The New Zealand pea crab (Nepinnotheres novaezelandiae) is a parasite that spends its adult life within a mussel shell. However, the larval stages of its life cycle take place in the open ocean.

Jessica Feickert (a postgraduate research student at Leigh Marine Laboratory) is interested in understanding the pea crab life cycle, particularly the larval stages. She is also interested in the settlement cues (signals) that larval crabs use to help them locate a new mussel to call home.

Adult life: housed by a mussel

Throughout their adult lives, pea crabs live within green-lipped mussels. They lead a solitary life, with just one crab usually inhabiting each mussel shell.

Adult pea crabs rely on their mussel hosts for both food and protection. When mussels catch phytoplankton on their gills (as part of the process of filter feeding), pea crabs intercept some of the phytoplankton and eat it themselves. Also, the hard shell of the mussel helps keep pea crabs safe from predators.

A female pea crab never leaves her host mussel. As she is protected from predators throughout her adult life, she has no need for her own hard shell. Instead, her shell is soft and rounded. Males, on the other hand, do leave their host mussel on occasion (to seek out a female and fertilise her eggs), so they have a hard shell and are relatively flat from top to bottom. This shape helps them with getting into and out of mussels through the narrow gap between shells that is used by mussels to pump seawater in and out. Their shell colouring also provides camouflage to avoid predation by fish such as spotties, which are common around mussel reefs and mussel farms.

Huge numbers of eggs

Pea crab females produce far more eggs than non-parasitic crabs. Their protected lifestyle means they don’t need to move to find food or escape from predators, so they can use their extra energy on egg production. Unlike non-parasitic crabs, female pea crabs produce eggs constantly all year round.

After her eggs have been fertilised by a male crab, the female holds the eggs under her abdomen while they develop. As they grow, they form into an enormous egg mass that’s as big as the crab’s body – it’s so large that she would have trouble moving even if she wanted to! After about a month, the eggs hatch and the swimming larval crabs move out of the mussel into the surrounding seawater.

The larval stages: all at sea

Unlike adult pea crabs, larval crabs live in the open ocean, without the protection of a host. Until recently, no one knew all the stages pea crab larvae went through or even how many there were. Now, though, Jessica Feickert has identified every larval stage by growing the larvae from eggs to juvenile crabs in the lab.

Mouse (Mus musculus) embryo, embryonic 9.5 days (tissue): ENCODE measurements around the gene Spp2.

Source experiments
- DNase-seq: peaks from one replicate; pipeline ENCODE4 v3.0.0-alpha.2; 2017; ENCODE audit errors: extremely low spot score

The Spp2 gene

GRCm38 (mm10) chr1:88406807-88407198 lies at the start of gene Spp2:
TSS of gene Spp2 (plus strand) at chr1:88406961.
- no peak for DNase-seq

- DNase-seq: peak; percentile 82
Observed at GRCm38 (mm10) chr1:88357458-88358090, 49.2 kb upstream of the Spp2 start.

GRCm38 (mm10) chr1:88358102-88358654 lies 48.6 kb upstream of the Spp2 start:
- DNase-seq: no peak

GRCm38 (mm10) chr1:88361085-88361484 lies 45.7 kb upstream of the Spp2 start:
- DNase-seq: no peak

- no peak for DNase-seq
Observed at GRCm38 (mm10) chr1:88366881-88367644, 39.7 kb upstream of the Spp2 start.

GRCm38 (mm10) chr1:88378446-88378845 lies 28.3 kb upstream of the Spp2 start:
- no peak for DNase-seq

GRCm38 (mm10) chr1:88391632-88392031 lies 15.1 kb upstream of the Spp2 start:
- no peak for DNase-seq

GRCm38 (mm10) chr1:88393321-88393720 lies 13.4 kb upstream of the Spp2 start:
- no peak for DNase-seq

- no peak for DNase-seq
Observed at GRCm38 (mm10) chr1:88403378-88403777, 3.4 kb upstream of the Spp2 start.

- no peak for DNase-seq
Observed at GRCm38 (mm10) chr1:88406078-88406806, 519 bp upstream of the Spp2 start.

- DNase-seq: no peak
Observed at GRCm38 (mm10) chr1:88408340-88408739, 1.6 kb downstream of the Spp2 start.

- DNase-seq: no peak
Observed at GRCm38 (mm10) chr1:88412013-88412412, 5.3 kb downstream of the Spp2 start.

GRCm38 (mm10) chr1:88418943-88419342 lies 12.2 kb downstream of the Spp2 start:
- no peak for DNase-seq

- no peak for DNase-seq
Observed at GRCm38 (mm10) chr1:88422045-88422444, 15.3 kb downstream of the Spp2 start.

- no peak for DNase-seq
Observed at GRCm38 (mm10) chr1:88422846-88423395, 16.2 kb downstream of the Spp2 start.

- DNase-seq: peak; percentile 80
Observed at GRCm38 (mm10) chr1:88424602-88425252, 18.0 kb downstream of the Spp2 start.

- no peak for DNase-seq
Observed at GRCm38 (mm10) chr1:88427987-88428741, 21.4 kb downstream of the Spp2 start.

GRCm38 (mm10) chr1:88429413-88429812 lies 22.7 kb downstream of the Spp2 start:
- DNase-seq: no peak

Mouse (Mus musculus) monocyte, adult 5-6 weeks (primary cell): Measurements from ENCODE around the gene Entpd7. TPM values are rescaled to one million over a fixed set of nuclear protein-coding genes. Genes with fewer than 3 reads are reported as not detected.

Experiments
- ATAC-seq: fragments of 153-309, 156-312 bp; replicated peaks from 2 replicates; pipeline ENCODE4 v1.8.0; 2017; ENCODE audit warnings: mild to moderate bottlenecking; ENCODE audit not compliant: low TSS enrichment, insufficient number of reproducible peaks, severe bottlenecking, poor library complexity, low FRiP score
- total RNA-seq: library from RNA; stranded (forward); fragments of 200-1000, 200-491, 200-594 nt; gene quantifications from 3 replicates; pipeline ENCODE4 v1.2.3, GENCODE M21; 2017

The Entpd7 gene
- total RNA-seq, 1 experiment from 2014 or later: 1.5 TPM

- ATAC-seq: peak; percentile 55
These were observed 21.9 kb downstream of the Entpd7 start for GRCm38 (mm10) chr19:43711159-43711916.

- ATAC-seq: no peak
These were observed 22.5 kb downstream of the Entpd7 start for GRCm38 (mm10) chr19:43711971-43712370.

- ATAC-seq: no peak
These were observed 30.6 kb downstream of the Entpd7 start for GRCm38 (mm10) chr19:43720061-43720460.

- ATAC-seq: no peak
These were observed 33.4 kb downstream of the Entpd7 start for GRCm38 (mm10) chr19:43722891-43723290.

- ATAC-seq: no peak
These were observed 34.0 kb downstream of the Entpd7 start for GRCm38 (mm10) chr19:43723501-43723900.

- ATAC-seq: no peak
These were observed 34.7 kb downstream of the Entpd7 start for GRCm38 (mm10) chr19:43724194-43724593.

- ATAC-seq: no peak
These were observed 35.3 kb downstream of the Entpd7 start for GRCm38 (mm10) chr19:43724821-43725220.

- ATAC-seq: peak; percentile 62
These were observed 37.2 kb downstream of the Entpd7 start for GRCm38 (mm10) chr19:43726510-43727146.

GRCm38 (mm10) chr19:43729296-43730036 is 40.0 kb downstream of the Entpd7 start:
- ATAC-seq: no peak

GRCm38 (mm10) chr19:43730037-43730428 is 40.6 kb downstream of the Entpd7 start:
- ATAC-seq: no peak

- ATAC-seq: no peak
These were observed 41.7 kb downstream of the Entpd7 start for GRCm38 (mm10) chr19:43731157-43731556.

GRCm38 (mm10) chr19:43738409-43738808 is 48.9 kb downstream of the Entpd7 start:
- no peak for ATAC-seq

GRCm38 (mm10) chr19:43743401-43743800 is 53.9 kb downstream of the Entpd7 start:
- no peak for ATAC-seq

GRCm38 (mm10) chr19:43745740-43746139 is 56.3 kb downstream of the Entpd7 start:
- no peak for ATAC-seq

Jessica found that, after hatching, pea crab larvae pass through three distinct stages known as the first, second and third zoea (only the first zoea had been seen before). During these zoeal stages, the larvae are less than 1 mm long. Jessica showed that pea crab zoeas are rounded and soft and lack the large spines that other crab larvae have. She also discovered, to her surprise, that pea crab zoeas are vegetarian! They grow on a diet of phytoplankton (whereas many other crab larvae are predators and require an animal food source to grow).

Jessica also identified the pea crab’s final larval stage – the megalopa. This stage is the one that seeks out a mussel host to live in. Like other crab megalopae, pea crab megalopae have pleiopods (swimming appendages) along their tails, which help them move towards potential hosts. They also have very large chemoreceptors (which detect chemicals in the seawater) on their heads, which aren’t seen in other crabs.

The return home: identifying settlement cues

To locate a new mussel home, megalopae need some kind of signpost to point them in the right direction. Some non-parasitic crabs find their adult home by listening for sounds (acoustic cues) – the noise of a reef, for instance – but when Jessica exposed the pea crab megalopae to reef noise, there was no response.

Next, Jessica exposed her megalopae to ‘mussel-flavoured water’ (seawater that had had live mussels stored in it). She was excited to see that, in her first experiment, they responded rapidly. Within a day, they had metamorphosed into adult crabs (a sign that they are ready to settle).

Jessica points out that this is a preliminary result that has yet to be confirmed. However, it does suggest that the megalopae were detecting chemicals released by mussels in the seawater (perhaps by using the large chemoreceptors on their heads). If this is the case, it is likely that pea crab megalopae are sniffing out their mussel hosts then swimming to find them.

Learn about the settlement cues of non-parasitic crabs in the article Crabs finding home.

    Published 18 June 2013